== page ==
Keeping alive the memory of the crimes against the Jews and in particular the horrors of the Shoah is, and must remain, one of the absolute first missions of the Jewish community. But it is important to avoid positions withdrawn into the sole memory of the persecutions and to embrace a propositional vision in which the values of Judaism become active players in an epoch like ours in which intolerance and discrimination do not seem to go out of fashion. In a context of high migration pressure, violent attacks and fragile cultural identities, the history of the Italian Jewish community proposes a solid way towards integration; a road that does not mean renouncing specificity in favour of a myopic standardisation but, on the contrary, a careful highlighting of diversity. Because only from a protection of diversity can an authentic cultural pluralism take shape. The Venice Ghetto, because of a fascinating paradox of history, from being a symbolic place of segregation and discrimination becomes a powerful promoter at an international level of the values of freedom and tolerance.
Experiencing culture in the Ghetto
by Shaul Bassi
The 500th anniversary of the Venice Ghetto is an occasion for reflecting on a history that, starting from a time of segregation and from its creative reaction, has made the small but vibrant Jewish community of today an essential part of city life that, along with other associations, invigorates a rich series of artistic and cultural activities.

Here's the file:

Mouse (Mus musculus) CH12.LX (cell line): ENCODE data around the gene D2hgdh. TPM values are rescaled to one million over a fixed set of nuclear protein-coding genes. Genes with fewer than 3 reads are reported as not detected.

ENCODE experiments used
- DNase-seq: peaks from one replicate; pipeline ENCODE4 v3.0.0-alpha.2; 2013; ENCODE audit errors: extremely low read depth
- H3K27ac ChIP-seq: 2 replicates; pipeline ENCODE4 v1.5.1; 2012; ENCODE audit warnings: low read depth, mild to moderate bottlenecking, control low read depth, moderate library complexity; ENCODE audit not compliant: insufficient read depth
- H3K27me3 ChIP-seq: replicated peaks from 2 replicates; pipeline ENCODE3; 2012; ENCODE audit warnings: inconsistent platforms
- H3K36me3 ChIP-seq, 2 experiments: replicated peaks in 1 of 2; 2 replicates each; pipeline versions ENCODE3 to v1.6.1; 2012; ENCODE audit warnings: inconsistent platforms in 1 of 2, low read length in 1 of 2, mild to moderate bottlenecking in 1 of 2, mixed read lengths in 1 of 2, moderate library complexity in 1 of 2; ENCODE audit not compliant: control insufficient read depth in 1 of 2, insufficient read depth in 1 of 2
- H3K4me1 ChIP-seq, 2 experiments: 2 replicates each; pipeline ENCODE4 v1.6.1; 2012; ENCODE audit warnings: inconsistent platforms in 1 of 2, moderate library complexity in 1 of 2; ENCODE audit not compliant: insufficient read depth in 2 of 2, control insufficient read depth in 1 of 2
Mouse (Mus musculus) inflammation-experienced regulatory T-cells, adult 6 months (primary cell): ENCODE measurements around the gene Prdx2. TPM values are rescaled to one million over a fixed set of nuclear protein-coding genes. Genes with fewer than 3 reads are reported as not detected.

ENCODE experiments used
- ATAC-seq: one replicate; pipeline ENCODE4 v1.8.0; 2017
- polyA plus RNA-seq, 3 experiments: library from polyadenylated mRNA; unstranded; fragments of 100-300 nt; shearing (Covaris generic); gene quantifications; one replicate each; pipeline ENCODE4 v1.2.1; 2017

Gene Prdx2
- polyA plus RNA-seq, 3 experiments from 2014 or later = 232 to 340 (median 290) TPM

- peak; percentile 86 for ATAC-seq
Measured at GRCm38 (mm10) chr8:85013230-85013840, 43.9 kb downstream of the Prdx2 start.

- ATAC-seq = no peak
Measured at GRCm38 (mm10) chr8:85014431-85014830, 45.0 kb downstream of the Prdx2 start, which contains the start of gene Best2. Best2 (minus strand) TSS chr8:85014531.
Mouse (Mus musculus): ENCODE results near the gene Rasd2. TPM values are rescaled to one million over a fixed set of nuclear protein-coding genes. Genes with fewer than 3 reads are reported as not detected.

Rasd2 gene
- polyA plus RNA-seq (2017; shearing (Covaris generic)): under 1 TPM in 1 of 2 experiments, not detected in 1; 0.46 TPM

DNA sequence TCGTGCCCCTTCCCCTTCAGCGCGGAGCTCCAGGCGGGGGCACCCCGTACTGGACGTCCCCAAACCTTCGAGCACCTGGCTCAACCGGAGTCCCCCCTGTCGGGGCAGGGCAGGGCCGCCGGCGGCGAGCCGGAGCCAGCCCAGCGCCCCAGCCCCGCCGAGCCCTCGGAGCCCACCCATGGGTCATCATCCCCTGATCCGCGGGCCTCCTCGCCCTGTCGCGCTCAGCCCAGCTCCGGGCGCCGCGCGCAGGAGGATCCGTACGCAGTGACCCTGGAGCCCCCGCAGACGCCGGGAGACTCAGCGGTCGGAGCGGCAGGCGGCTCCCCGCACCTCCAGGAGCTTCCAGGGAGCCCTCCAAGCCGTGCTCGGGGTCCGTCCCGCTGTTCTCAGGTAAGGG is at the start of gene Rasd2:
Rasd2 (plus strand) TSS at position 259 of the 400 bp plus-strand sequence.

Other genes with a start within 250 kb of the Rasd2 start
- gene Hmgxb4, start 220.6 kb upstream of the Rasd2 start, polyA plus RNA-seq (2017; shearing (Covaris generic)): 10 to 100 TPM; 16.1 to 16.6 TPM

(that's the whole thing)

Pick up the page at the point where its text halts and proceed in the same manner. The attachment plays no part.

The Ghetto is now one of the liveliest and most international parts of the city, rich in artistic projects that mark it as a district projected towards the future and open to the world and not, as may be thought, closed in on itself and its own illustrious past. The most ambitious of these is the expansion of the Jewish Museum, which is destined to become more modern and interactive thanks to the work of Venetian Heritage. It already allows three synagogues to be visited and offers a look at the history of the Venetian Jews. Five centuries of history will in the meantime be recounted by the big exhibition Venice, the Jews and Europe, 1516-2016, which will open in June at the Doge’s Palace, the very place where the decree was issued for the founding of the Ghetto.
Two other projects are aimed specifically at emphasising the Ghetto’s role as an inspiration of new art and culture. With one foot in tradition and one in modernity, eight international artists were invited by the Beit Venezia - casa della cultura ebraica association to live in Venice for three weeks last autumn and study its fundamental role in the history of Jewish printing. Working in the stimulating workshops of the Scuola di Arte Grafica, the artists produced a new version of the Haggadah, the book the Jews read in the first evenings of the Jewish Passover (Pesach), celebrating their freedom from slavery, which by pure coincidence was taking place when the Ghetto was founded. Drawing inspiration from a historic edition printed in Venice in 1609, the artists produced 24 new illustrations that, after having been exhibited in the Jewish Museum, will be the basis of a modern edition of the book, which will symbolically take the Ghetto all around the world.
Then, over the last two years, various international writers of different backgrounds, languages and religions have been invited to ‘rewrite’ the Ghetto, and once again to live in the city and respond to their experience of the place with stories, essays and poetry. Amitav Ghosh, Daniel Mendelsohn, Nicole Krauss, David Albahari, Rita Dove and Igiaba Scego – aware that the name of this Venetian place has become a global metaphor – are already enriching the literary
tradition on Venice with a new, important and very topical chapter that recognises how the problems that led to the creation of the Ghetto
– wars, migration, persecution and intolerance – are unfortunately still with us.